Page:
Arrests were made in California last weekend of three men and seven boys, ranging in age from 15 to 25, for the rapes of a 12-year-old and two 13-year-old girls. The girls, who were reported as runaways, were offered a ride home from the ex-boyfriend of one of the girls. The girls were taken to a motel in Fresno where friends of the driver were throwing a party. The girls were allegedly taken to the bathroom and raped by as many as 16 men over several hours.
Later in the evening a boy snuck out of the party and called the police. When the police arrived they questioned many of the suspects and the girls, but the girls did not officially report the rapes until two days later. Sylvia Ogden of the Victim Witness Service Center said that most gang rape victims do not report the crime. “A lot of rape victims feel dirty. ... They’re fearful. Most victims blame themselves. They feel alone,” said Ogden.
Authorities have charged the three men and five juveniles with counts of rape, gang rape, lewd and lascivious acts with children and false imprisonment, according to a Scipps Howard news story. Chief Deputy District Attorney J. Worthington Vogel said the assailants would likely be convicted since the suspects were identified by the victims.
10/31/2014 Federal Judge Exempts Another Catholic University from Birth Control Coverage - A federal judge ruled Tuesday that Ave Maria University, a Catholic university in Florida, does not have to comply with federal rules meant to ensure that covered employees can exercise their right to obtain birth control at no cost.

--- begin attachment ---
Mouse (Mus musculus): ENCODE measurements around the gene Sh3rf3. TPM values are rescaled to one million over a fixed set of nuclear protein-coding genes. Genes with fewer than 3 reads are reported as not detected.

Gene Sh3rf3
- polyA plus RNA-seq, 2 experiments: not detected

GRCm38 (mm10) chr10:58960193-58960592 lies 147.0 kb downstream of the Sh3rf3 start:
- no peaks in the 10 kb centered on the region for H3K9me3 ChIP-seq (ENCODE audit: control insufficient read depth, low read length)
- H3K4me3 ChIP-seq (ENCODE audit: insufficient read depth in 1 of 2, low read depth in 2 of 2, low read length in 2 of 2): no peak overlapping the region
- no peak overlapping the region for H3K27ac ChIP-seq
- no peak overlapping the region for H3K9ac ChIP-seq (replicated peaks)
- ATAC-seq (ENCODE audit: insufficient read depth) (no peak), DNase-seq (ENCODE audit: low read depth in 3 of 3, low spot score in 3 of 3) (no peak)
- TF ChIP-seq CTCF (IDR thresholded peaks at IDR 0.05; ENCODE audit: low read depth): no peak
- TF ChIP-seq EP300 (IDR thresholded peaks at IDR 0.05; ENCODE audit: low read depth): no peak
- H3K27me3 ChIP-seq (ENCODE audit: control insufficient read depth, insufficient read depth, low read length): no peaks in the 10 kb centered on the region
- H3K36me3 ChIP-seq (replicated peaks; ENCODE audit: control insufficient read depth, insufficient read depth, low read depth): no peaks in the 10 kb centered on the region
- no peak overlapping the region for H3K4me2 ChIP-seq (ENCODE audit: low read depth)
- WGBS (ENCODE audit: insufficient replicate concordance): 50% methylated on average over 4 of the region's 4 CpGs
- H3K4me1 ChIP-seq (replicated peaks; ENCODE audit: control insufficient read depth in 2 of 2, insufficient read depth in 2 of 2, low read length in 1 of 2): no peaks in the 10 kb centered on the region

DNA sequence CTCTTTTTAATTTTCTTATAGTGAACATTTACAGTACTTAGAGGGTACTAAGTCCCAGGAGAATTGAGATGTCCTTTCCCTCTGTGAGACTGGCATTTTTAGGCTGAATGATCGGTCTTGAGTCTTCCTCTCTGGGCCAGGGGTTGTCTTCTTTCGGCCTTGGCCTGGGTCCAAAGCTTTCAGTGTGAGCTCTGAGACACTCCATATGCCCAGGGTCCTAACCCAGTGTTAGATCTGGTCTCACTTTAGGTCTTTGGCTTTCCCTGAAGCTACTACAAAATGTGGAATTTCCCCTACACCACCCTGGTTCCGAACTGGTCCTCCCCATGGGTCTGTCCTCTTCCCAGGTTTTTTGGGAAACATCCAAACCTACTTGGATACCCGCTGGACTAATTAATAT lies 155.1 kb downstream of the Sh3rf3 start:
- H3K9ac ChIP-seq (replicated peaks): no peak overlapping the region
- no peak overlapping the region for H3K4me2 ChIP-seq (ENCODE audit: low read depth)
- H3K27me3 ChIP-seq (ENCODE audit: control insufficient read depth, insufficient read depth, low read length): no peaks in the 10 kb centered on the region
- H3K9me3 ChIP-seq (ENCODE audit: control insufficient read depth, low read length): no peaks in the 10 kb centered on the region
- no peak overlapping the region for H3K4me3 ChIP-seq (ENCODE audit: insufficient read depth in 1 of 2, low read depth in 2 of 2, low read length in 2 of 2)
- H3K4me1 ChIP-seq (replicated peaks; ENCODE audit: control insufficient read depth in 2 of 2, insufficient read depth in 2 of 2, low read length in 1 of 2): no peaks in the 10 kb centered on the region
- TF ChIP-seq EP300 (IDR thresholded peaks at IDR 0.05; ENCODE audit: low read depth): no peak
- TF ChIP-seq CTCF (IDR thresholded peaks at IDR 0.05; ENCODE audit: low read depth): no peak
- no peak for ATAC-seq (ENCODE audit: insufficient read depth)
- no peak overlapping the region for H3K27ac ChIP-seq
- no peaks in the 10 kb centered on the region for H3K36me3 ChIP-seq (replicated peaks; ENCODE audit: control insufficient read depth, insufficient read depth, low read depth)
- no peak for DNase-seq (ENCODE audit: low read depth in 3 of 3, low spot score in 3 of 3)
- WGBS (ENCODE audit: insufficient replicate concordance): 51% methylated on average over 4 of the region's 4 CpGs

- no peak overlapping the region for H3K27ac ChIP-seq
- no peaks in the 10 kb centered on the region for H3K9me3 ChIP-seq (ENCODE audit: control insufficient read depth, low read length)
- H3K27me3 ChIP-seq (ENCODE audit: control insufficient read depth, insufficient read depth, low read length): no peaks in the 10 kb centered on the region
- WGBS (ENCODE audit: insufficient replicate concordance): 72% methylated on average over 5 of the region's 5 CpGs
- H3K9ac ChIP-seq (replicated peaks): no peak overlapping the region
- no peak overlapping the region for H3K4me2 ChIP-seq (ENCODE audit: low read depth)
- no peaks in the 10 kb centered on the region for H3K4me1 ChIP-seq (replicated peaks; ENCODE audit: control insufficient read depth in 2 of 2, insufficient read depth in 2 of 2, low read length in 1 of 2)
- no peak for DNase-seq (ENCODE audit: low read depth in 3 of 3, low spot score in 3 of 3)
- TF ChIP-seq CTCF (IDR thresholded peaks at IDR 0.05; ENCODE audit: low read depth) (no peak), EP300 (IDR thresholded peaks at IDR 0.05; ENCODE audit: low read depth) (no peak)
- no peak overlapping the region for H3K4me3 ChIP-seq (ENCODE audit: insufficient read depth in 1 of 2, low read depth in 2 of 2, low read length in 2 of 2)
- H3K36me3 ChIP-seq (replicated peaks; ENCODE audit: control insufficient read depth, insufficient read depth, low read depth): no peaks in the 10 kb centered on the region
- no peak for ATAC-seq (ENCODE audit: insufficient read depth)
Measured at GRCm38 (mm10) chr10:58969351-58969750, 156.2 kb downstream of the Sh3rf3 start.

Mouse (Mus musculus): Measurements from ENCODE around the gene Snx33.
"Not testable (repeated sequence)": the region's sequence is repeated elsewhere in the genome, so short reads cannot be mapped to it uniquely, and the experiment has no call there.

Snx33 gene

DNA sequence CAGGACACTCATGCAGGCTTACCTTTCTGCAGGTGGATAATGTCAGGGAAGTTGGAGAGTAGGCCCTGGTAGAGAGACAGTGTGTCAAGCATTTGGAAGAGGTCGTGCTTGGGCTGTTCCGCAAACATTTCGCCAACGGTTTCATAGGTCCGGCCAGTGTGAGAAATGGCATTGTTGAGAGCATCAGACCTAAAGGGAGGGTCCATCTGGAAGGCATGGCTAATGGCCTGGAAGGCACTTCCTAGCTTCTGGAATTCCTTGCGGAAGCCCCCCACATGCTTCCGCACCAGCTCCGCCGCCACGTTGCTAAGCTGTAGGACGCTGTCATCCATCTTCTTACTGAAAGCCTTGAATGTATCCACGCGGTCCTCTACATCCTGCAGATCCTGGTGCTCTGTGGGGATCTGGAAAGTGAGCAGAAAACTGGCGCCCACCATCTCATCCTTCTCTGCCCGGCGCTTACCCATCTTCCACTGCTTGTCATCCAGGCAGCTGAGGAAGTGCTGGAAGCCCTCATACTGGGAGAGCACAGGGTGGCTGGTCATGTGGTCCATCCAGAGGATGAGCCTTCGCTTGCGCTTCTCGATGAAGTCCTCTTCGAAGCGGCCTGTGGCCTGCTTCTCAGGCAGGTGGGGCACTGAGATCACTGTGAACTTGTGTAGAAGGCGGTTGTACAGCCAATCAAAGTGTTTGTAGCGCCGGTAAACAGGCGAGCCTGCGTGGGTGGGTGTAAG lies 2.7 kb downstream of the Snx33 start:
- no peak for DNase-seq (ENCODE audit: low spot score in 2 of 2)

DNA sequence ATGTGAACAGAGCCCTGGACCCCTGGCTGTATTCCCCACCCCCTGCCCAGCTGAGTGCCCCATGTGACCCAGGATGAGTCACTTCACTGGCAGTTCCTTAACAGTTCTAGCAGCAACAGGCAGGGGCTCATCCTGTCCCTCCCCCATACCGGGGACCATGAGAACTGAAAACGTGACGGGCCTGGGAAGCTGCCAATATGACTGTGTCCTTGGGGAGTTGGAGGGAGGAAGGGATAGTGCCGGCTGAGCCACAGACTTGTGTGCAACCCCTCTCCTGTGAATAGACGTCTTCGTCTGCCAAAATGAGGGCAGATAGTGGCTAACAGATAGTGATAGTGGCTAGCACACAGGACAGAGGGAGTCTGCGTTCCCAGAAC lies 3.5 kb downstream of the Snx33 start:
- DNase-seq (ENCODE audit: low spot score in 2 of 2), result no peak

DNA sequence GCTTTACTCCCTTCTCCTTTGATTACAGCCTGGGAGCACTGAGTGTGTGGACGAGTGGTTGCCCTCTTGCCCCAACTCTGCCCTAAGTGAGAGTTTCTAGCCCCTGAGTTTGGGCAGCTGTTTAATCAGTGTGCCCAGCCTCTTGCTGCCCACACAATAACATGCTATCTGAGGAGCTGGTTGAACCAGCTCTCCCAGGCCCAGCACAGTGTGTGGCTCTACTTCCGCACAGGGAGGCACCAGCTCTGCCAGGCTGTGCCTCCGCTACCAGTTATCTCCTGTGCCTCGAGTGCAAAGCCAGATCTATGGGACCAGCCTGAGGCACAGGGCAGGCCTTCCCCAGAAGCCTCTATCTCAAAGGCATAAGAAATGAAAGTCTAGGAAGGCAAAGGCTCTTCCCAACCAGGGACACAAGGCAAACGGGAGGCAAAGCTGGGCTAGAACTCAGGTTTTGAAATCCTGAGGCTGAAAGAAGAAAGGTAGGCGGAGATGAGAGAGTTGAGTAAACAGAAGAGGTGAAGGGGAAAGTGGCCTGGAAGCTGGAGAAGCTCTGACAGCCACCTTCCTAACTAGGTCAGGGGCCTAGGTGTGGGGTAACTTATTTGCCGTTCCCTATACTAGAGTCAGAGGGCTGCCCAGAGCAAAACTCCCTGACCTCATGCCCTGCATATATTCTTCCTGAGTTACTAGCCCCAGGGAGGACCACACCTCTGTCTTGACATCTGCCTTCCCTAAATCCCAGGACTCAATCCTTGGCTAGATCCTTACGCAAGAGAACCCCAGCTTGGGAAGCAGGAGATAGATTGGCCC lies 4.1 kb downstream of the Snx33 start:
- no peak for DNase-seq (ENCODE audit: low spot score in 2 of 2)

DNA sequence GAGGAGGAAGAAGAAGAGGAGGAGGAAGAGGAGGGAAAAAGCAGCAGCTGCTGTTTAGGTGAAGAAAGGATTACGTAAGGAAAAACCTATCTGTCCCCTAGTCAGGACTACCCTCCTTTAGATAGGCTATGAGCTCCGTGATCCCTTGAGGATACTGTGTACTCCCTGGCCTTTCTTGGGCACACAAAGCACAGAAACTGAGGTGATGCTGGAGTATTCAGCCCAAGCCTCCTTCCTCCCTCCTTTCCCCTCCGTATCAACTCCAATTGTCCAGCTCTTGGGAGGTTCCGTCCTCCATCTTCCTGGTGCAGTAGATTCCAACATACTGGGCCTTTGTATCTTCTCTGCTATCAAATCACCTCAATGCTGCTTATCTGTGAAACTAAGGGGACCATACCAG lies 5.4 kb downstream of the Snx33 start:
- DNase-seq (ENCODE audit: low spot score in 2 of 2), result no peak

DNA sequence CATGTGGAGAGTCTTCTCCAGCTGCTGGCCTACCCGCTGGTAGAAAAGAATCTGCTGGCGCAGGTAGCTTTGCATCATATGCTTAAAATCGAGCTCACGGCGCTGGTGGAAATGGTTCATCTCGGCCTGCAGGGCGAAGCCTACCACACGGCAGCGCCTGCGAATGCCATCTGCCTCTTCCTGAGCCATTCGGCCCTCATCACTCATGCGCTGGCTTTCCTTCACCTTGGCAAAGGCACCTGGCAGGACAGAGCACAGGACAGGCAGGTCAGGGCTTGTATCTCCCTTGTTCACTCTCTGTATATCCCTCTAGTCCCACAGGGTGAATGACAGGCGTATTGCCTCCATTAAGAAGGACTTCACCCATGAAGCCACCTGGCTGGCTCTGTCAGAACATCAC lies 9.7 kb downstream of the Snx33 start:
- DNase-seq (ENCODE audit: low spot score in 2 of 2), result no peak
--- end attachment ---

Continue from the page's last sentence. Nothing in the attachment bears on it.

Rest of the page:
The Affordable Care Act requires all new health insurance plans to cover all FDA-approved contraceptives - such as the pill, emergency contraceptives, and IUDs - without charging co-pays, deductibles or co-insurance. . . .
10/31/2014 Women of Color in Tennessee Are United in Opposition to Amendment 1 - Just days before the general election in Tennessee, a coalition of community leaders, clergy, and advocates led a press conference encouraging women of color to vote no on Amendment 1, a dangerous and far-reaching measure on the state's ballot.
SisterReach, a grassroots organization focused on "empowering, organizing, and mobilizing women and girls in the community around their reproductive and sexual health to make informed decisions about themselves," organized the press conference "to call attention to the unique concerns Black and poor communities throughout Shelby County and across the state of Tennessee face on a daily basis" and to emphasize how the upcoming election "could further limit [black women's] reproductive, economic, political, and social autonomy."
"We assemble today to impress upon black women and women of color, many of whom are heads of households, to get out and vote," said SisterReacher Founder and CEO Cherisse Scott at the event.
SisterReach has been educating voters about the particularly dangerous impact of Amendment 1 on women of color. . . .
10/30/2014 Medication Abortion Access Threatened by Oklahoma Court Ruling - An Oklahoma state district court judge has refused to block a state law restricting medication abortion, clearing the way for the law to go into affect on November 1.
The Oklahoma Coalition for Reproductive Justice, together with a local abortion clinic in Tulsa, challenged HB 2684 in September, arguing that the law was an unconstitutional restriction on non-surgical abortion in the earliest weeks of pregnancy. . . .